February 17, 2008
This information about the Grotto was published in the Auckland Regional Council Big Clean Up newsletter in December 2007.
The Jewel in Onehunga’s Crown
It’s affectionately known to locals as ‘the grotto’: a green hectare of land in Onehunga formed when a lava lake from the Mt Smart eruption collapsed.
The site, which looks like a crater with volcanic rock sides, was once occupied by Onehunga Laboratories Limited, which used the diatomaceous earth to manufacture mild abrasives called ‘Grotto Maid’ and ‘Denture Glow’.
During the Second World War the crater was also used to grow crops of tobacco and to house and breed Peking ducks.
Back in 1973 the grotto was bought by a local man. His motivation for the purchase came from something his own father used to say about owning his own land. “Son, see that hill? That is my hill,” his father used to tell him. So as the Onehunga man’s own children grew up, he was able to say: “See that hole? That is my hole.” The grotto remained in private ownership until 2006 when Auckland City Council identified the area as of ecological and geological significance, worth protecting in perpetuity. The council purchased the grotto for a public park.As land values rise and the size of the average Auckland section shrinks, local parks are becoming more and more important to communities as places to meet others, walk the dog or just sit and forget about the busy world. The grotto will be an extra special park. During the winter it acts as a wetland during periods of rainfall and is visited regularly by pukeko, mallard ducks, kingfisher and herons. Other visitors include fantail, tui and the ubiquitous waxeye.Martin compiled a list of flora in the Grotto from July 2002 – November 2003 and identified it as “a local botanical treasure”. You can read the article below:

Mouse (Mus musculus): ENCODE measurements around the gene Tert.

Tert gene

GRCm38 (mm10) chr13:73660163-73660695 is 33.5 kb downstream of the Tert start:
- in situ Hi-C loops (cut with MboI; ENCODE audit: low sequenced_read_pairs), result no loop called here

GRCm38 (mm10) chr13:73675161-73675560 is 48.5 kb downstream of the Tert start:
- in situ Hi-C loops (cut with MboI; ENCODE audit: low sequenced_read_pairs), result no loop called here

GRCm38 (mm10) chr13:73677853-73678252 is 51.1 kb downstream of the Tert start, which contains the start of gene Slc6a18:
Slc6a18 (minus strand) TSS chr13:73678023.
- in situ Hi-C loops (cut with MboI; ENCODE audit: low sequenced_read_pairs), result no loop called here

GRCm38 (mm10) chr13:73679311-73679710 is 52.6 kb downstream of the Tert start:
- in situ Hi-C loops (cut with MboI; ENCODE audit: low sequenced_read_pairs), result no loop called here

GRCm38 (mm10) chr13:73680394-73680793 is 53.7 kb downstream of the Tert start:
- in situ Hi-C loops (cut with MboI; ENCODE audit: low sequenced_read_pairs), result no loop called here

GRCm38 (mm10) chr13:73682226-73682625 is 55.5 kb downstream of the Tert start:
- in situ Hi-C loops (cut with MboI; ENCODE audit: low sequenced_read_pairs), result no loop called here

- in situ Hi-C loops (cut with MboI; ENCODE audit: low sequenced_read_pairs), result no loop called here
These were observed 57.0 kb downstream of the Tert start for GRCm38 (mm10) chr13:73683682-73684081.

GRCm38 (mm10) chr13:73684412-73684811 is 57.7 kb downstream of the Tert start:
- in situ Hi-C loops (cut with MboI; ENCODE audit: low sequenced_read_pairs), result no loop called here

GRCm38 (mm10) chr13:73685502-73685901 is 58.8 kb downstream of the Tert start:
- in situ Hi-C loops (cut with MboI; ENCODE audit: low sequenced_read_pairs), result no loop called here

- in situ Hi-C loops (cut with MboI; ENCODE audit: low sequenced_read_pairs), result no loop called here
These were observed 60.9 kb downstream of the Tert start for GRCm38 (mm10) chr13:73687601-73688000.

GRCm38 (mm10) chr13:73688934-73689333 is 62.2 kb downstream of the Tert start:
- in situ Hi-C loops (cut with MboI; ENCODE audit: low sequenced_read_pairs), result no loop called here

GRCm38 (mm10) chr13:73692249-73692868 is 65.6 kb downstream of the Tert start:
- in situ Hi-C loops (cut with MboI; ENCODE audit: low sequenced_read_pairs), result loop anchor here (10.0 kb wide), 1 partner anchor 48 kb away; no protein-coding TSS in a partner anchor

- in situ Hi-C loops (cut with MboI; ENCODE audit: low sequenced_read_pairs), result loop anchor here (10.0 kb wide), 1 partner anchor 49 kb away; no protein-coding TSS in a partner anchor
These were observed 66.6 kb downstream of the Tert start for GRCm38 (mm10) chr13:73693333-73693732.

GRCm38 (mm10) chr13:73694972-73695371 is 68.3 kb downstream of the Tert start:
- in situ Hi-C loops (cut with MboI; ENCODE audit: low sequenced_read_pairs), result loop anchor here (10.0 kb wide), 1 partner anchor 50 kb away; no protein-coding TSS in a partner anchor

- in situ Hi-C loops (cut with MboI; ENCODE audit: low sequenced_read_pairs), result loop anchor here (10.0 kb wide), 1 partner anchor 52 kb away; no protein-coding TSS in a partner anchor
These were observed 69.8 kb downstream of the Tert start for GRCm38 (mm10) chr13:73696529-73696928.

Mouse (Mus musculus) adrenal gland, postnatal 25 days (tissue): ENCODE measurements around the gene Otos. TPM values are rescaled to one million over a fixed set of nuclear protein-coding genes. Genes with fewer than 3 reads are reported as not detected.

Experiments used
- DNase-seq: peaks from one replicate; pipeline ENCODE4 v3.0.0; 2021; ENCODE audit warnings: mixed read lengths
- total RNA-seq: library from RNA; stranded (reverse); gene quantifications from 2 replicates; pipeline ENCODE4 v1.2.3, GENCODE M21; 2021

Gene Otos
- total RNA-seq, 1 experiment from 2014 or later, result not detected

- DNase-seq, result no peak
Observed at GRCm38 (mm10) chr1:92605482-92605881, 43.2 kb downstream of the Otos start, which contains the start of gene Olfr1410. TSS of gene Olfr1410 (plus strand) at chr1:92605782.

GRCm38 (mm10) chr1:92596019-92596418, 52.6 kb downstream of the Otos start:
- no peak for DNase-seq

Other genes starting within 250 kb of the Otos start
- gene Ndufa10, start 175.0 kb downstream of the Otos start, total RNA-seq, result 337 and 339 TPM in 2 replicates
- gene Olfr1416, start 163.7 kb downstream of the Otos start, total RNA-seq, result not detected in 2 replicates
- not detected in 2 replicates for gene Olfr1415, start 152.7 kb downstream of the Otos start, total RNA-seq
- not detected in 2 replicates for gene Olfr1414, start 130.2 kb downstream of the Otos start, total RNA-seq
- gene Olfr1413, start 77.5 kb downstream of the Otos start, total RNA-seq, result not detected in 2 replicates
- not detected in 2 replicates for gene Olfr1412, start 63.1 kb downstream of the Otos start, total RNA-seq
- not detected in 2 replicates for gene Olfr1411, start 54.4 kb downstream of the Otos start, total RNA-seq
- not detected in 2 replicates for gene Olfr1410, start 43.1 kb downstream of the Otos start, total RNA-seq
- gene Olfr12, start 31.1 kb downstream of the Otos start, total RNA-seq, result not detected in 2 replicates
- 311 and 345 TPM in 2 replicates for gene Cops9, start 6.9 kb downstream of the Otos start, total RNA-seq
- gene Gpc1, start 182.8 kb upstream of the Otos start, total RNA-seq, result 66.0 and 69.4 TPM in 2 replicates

The crater also contains a very rare NZ carex, or grass. Plans are underway to remove all the invasive exotic plant species and replant with suitable natives.
There is strong community interest and the beginnings of a local community group are already underway. If you are interested in being part of it please email firstname.lastname@example.org
The Grotto was also featured in Volume 58 (2) December 2003 edition of the Auckland Botanical Society Journal.
An article on “The Flora of “The Grotto”: a volcanic collapse pit on the lower slopes of Onehunga, Auckland” was written by Timothy J Martin.